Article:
South Africa’s government has announced the appointment of Phakamani Hadebe as chief executive of state power firm Eskom, putting an end to interim appointments since 2016.
On Thursday, Public Enterprises Minister Pravin Gordhan told reporters that “Cabinet has approved the appointment of Mr Phakamani Hadebe as the new group chief executive of Eskom. This is a reflection of the excellent work he has done over the last few months at the institution.”
Hadebe had been Eskom interim CEO since January, following an intervention by then-Deputy President Cyril Ramaphosa, after the company got tangled in corruption scandals surrounding ousted president Jacob Zuma and the Gupta family. Former CEO, Brian Molefe resigned in November 2016 after a report linked him to the Gupta family, whose relationship with Zuma is the subject of a South African judicial inquiry into state corruption.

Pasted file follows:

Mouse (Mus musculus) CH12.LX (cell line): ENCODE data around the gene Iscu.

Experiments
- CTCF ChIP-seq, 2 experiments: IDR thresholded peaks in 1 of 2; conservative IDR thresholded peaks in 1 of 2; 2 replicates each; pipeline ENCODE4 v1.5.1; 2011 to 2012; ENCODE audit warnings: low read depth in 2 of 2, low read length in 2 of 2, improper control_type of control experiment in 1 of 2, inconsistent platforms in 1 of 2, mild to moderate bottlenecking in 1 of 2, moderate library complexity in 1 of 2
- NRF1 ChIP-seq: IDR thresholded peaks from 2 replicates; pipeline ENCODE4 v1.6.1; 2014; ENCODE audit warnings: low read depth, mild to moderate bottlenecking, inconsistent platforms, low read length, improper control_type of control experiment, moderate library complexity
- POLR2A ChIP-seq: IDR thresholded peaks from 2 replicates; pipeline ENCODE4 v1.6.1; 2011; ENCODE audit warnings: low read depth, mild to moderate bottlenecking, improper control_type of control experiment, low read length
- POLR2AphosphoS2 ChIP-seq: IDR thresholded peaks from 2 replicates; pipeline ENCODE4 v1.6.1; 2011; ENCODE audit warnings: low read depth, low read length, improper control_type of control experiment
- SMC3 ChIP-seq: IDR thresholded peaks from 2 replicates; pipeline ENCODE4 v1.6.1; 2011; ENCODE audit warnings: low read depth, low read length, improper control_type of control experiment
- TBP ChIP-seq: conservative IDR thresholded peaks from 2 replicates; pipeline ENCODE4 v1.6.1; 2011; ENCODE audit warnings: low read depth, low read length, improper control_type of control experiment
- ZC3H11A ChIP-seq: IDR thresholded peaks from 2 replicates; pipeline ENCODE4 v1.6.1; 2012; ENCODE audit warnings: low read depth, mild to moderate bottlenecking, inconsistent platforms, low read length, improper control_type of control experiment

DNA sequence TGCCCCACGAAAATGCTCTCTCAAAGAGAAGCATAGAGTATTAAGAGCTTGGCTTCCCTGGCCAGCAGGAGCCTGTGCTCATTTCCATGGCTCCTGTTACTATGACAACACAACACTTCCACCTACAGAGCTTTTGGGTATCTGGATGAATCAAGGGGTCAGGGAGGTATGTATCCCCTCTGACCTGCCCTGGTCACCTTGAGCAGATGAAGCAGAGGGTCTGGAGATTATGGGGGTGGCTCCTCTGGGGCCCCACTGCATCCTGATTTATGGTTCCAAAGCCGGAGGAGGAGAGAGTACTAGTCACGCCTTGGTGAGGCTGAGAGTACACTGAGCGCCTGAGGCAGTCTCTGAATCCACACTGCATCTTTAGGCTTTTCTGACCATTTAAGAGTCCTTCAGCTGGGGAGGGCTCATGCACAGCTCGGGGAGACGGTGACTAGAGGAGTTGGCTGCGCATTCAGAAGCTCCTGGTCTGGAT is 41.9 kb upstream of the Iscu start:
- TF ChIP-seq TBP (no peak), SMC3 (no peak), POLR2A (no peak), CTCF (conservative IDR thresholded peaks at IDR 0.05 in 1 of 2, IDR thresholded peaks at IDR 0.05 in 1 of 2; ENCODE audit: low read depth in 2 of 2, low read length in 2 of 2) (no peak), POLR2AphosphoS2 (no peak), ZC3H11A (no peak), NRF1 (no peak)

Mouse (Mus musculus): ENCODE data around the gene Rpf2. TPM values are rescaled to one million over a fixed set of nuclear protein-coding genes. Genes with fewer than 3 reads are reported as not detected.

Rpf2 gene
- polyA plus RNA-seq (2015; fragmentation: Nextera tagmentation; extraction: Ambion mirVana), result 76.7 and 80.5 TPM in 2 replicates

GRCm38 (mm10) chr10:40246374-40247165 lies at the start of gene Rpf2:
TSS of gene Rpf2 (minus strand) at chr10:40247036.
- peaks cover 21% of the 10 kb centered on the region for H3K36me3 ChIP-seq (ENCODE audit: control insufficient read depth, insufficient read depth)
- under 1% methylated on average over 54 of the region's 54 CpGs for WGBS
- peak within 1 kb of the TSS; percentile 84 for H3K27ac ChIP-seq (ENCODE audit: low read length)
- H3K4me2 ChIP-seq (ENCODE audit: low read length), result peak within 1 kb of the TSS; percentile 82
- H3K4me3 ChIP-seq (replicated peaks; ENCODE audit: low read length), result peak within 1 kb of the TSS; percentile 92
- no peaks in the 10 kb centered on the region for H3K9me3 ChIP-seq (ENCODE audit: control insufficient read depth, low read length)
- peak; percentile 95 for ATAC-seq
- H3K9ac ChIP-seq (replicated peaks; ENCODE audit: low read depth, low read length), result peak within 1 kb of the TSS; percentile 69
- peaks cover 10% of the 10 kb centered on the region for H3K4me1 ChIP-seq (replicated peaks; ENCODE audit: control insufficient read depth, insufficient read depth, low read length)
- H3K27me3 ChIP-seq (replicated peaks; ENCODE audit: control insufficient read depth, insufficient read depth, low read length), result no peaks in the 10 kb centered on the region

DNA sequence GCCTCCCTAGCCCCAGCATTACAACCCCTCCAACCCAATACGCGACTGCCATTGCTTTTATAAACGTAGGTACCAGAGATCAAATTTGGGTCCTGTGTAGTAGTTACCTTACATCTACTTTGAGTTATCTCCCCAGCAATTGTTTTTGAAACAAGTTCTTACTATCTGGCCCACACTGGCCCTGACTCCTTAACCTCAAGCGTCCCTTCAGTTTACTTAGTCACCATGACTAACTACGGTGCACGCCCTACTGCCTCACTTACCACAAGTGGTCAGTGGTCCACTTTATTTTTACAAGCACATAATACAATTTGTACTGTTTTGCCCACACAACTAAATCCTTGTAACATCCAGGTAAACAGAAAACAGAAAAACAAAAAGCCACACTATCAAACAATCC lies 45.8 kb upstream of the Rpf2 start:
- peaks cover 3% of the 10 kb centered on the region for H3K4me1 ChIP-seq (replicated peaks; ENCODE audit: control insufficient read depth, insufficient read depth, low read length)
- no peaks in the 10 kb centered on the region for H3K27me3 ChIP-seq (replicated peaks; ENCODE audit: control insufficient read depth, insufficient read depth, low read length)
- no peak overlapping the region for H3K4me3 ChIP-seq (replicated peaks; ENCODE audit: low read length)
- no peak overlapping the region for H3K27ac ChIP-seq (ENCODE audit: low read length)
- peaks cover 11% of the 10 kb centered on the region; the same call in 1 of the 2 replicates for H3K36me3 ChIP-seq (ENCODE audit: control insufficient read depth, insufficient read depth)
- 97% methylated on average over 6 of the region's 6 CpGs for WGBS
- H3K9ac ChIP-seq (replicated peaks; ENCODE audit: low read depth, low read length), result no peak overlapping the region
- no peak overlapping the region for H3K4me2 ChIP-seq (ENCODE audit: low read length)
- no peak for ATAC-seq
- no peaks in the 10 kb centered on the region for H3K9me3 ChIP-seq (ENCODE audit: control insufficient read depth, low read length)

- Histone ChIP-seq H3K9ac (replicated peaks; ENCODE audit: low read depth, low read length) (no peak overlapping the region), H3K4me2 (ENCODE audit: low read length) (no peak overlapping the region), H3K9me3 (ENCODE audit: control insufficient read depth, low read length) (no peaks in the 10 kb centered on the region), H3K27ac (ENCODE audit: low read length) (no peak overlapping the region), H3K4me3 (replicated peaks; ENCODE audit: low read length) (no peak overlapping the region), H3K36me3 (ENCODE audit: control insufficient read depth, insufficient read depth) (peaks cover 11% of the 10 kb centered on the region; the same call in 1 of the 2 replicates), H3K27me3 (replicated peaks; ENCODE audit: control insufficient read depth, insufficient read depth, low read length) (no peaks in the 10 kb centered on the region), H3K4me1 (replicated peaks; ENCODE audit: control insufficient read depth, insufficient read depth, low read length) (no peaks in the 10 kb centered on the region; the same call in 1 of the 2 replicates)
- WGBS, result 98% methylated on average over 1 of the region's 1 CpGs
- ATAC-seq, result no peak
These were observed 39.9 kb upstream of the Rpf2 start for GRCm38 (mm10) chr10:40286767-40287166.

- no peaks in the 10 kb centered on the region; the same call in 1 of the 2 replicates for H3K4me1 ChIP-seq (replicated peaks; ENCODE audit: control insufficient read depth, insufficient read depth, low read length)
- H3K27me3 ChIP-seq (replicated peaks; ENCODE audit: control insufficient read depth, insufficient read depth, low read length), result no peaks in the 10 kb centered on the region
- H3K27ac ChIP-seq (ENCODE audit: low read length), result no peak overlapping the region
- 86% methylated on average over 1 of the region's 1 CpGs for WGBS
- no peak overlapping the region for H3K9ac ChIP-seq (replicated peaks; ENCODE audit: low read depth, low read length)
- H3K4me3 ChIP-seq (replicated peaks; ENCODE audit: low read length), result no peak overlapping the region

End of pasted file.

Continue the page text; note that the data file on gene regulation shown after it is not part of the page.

A former head of investment banking at Barclays Africa and before that a CEO of Land Bank, Hadebe’s interim CEO tenure saw to the aversion of a liquidity crisis in Eskom earlier this year, as a result of securing billions of rand in emergency funding from banks.
Its future is, however, uncertain because of financial crisis stemming from reduced power demand and widespread allegation of corruption that has greatly affected profits.
Since assuming office, Ramaphosa has been revamping the country and Eskom has been top priority as he looks to reverse years of economic stagnation and mismanagement.
Ratings agency, S&P Global in February referred to Eskom as “junk” following the management’s report that the company’s balance sheet was not sustainable after a sharp slide in profits in January.
In April, Eskom said it was considering privatization of its mortgage businesses to stabilize its financial situation, and the national treasury has begun a pre-qualification process for bids.
The state owned energy firm with a financial loan book of R8.7bn (over $724 million) is exploring the possibility of a total shares sale in all Eskom Finance Company (EFC)—a subsidiary that specializes in mortgage lending to employees—through a competitive tender process, as shown on a government tender website.